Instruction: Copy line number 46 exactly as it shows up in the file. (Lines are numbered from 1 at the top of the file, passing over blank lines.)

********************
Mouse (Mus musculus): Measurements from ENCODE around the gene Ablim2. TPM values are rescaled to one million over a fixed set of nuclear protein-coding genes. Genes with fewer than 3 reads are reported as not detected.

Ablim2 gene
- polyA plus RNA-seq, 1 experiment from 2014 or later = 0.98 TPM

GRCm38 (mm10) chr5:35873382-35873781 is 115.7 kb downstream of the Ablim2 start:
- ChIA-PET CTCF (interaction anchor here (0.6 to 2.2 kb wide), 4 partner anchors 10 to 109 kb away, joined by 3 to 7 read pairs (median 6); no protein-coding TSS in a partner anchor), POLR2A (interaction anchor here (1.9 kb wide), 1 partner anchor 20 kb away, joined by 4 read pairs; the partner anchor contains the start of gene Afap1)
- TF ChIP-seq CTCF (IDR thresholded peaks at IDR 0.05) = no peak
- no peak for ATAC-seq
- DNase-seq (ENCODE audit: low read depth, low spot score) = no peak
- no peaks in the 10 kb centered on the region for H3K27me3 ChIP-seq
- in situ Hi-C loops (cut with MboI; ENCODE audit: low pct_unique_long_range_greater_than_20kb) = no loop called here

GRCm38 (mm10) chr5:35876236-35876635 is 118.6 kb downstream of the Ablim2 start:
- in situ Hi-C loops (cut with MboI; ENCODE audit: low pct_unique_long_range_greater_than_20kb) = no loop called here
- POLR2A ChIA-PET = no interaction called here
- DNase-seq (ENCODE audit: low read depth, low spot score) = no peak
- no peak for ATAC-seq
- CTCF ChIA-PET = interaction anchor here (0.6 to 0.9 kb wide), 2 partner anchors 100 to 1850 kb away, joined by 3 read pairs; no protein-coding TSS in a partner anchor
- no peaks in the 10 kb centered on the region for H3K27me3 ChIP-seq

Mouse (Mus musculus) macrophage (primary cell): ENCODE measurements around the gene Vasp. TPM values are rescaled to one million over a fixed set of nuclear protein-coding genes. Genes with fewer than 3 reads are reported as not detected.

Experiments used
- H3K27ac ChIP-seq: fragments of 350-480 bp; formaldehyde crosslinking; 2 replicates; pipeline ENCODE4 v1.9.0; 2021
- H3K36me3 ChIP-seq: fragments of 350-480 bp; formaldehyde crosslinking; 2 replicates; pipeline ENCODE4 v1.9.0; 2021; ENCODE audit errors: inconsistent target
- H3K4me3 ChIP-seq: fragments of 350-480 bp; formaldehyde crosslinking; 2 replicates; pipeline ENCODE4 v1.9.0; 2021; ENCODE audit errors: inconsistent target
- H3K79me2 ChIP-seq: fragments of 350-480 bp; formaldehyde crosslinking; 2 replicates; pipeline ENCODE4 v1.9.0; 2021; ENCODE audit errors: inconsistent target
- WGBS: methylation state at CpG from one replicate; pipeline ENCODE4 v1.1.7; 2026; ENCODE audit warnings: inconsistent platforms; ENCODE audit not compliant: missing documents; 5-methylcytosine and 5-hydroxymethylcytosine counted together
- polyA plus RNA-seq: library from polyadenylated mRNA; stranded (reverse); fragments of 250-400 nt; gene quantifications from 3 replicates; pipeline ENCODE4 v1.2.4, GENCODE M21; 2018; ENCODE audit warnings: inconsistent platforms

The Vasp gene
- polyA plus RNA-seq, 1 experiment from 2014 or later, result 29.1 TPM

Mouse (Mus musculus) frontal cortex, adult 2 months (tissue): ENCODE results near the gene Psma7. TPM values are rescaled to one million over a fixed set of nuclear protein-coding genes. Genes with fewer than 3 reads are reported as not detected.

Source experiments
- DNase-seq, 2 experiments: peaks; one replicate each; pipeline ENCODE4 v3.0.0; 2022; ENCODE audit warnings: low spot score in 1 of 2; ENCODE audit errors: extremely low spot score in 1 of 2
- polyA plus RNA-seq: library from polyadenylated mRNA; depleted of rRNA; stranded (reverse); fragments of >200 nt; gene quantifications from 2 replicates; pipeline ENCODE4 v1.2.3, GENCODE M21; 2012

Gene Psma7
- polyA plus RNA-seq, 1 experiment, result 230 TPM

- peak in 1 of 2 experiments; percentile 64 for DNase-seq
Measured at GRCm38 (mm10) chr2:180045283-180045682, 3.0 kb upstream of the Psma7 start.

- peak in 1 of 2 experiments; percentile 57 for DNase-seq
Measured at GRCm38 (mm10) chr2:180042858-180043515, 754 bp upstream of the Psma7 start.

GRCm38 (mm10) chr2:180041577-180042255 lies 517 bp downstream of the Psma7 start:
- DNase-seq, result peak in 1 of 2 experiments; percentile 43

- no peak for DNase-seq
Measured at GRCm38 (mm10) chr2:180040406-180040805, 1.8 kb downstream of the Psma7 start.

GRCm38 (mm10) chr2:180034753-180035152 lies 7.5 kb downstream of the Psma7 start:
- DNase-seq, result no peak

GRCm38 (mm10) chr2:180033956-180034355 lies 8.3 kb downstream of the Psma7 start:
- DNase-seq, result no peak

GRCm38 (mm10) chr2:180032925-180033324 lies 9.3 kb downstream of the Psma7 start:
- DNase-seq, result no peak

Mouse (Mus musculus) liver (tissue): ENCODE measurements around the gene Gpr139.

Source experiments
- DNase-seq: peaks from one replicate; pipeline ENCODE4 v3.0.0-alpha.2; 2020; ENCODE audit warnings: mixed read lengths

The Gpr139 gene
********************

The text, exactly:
GRCm38 (mm10) chr2:180032925-180033324 lies 9.3 kb downstream of the Psma7 start: